Steampunk Book Review: The Strange Affair of Spring Heeled Jack
I recently moved to a small town, but I had high hopes for the public library because there are two colleges nearby. I had not yet compiled my Steampunk book list, so I went in mostly in search of classic science fiction to get me started on exploring the genre from its roots. But, as I combed the shelves Mark Hodder‘s The Strange Affair of Spring Heeled Jack jumped out at me. I had never heard of the author or Spring Heeled Jack, but calling it a “strange affair,” plus the font on the spine told me I was probably looking at the right time period. I have never realized how much a font could draw me in before and I am so glad I pulled it off the shelf!
The first thing I did before I started to read was look up Spring Heeled Jack. There is a long article about the whole history of sightings here, but basically he was a figure that popped in and out of the public eye during much of the 19th century and into the 20th. He was spotted all over England and eventually made his way to the United States as well. What Mark Hodder does is take all of the historical facts, including names and dates, and builds a new narrative to bring the whole saga together.
In addition to Jack, Hodder also co-opts several of the “Great Victorians” as heroes and villains. The protagonists are Sir Richard Francis Burton and Algernon Charles Swinburne. I was familiar with Burton and his involvement in the debate over the true source of the Nile, but my knowledge ended there. Swinburne was a Victoria-era poet with a taste for the bottle and the teachings of the Marquis de Sade. They seem an unlikely duo but they make an excellent team in this action-packed mystery.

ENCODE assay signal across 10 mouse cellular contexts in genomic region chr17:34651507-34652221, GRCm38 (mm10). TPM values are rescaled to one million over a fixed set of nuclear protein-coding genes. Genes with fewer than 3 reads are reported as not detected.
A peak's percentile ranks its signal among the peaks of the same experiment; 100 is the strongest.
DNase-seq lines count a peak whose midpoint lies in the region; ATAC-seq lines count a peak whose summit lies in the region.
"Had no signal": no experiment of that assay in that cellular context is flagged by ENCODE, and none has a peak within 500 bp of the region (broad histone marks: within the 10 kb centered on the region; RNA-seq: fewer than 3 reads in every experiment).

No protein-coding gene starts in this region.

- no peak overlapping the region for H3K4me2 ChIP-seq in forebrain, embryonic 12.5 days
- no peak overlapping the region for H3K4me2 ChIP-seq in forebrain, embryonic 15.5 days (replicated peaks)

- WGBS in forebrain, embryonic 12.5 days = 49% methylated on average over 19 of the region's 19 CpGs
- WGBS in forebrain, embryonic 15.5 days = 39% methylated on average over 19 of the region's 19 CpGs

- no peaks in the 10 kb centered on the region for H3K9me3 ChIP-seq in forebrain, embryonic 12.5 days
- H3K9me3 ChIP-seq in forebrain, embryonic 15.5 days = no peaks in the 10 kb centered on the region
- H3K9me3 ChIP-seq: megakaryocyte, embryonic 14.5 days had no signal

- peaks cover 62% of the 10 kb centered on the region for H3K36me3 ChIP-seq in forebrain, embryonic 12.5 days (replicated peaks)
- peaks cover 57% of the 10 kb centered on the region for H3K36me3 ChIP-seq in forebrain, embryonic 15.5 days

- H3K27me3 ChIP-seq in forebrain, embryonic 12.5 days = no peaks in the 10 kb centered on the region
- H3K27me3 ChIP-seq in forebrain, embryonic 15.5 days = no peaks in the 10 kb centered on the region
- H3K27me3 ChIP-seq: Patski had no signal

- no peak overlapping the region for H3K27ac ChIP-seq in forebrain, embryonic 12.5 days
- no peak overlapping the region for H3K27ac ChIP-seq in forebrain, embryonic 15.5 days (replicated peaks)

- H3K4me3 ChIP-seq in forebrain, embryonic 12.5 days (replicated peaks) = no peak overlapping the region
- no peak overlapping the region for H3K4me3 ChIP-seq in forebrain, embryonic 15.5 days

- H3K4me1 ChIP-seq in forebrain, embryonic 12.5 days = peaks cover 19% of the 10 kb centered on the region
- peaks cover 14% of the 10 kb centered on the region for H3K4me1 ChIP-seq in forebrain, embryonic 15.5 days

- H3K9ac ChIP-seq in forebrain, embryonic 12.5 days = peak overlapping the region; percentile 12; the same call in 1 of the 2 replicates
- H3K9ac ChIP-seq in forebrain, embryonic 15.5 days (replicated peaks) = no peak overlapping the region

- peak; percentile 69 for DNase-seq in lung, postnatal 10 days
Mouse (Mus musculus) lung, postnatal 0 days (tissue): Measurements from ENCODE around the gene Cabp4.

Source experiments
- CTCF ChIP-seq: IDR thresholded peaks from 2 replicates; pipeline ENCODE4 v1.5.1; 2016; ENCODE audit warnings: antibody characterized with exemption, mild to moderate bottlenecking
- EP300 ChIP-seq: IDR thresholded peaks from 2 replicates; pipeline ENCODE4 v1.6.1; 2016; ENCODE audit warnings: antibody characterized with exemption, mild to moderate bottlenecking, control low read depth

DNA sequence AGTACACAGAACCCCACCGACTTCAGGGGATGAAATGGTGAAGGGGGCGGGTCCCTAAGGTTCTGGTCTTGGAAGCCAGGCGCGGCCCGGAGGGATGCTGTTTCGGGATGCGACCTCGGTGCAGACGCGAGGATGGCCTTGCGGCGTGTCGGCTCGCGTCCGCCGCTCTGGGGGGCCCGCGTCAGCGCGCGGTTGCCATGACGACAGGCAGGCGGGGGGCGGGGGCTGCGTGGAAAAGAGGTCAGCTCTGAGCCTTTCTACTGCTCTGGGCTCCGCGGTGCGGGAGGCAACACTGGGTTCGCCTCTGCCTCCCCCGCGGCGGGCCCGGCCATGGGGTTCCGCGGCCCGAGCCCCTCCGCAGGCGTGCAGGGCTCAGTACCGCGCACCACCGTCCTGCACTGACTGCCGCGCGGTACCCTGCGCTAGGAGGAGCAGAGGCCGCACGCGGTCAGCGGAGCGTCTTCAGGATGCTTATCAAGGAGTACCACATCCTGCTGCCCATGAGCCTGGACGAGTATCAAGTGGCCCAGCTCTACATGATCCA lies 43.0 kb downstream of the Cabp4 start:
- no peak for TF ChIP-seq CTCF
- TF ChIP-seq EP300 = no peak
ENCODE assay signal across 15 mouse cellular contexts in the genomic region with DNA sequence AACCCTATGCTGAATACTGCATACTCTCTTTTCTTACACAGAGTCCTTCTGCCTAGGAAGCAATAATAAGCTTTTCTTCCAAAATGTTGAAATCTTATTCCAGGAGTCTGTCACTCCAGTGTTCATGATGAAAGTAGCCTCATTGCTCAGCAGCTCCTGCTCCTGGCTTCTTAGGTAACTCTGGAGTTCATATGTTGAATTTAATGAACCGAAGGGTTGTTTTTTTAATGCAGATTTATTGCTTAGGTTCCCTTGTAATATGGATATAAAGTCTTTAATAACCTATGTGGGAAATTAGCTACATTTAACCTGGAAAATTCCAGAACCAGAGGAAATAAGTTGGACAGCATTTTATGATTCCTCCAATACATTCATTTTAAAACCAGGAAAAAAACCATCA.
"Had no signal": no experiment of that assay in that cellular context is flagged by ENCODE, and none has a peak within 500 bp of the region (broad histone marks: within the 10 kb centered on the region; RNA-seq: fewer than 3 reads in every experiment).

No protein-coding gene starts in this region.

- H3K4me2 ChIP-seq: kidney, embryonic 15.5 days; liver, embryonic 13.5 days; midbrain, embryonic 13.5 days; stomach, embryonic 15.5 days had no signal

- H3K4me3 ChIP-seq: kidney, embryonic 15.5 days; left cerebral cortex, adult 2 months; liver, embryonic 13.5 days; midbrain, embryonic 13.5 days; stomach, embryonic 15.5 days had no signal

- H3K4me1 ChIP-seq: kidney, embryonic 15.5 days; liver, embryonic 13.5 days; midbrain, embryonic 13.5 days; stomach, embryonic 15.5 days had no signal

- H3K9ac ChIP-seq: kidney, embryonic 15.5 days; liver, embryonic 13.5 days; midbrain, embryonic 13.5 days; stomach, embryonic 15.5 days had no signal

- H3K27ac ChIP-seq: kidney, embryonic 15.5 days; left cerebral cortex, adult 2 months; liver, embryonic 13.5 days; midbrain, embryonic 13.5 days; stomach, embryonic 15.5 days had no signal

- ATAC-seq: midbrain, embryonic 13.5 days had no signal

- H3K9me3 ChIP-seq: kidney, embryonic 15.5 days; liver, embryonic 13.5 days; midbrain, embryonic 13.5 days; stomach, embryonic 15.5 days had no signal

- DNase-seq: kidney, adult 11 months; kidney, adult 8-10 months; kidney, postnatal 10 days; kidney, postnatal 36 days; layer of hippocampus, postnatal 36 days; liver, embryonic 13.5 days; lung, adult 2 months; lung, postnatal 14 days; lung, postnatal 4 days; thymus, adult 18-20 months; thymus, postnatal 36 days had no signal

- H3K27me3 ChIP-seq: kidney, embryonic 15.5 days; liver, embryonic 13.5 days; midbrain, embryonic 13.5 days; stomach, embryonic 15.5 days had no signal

The year is 1861, but the world is filled with things that should not yet have come to pass. Flying armchairs (called rotochairs) help the populace get around and the postal system is composed of foul-mouthed parakeets that have been genetically designed to deliver messages. Queen Victoria was a but a brief blip on the historical radar because she was assassinated only 3 years after becoming queen, leaving the Libertines (who debate whether murder is the ultimate act of individual expression) and Technologists (whose experiments with genetics are way beyond the pale) to vie for social power.
Burton has just finished a night of heavy drinking with some pals and is accosted by a strange man with blue flames framing a devilish face with glowing red eyes. The apparition gives Burton a savage beating all the while warning him to leave the red-eyed man alone. The encounter starts Burton on an adventure that will challenge his mind, body and very sense of self.
I would absolutely recommend this book to anyone who enjoys Steampunk stories. I will definitely be using examples from this novel to help explain the genre to others because there are several re-imagined technologies and “punked” figures from history making appearances. The writing style is engaging and the plot was compelling, so I was very happy to find out there are more books starring this daring duo. You can find a full list with descriptions here.
Next on my reading list: Morlock Night by K. W. Jeter.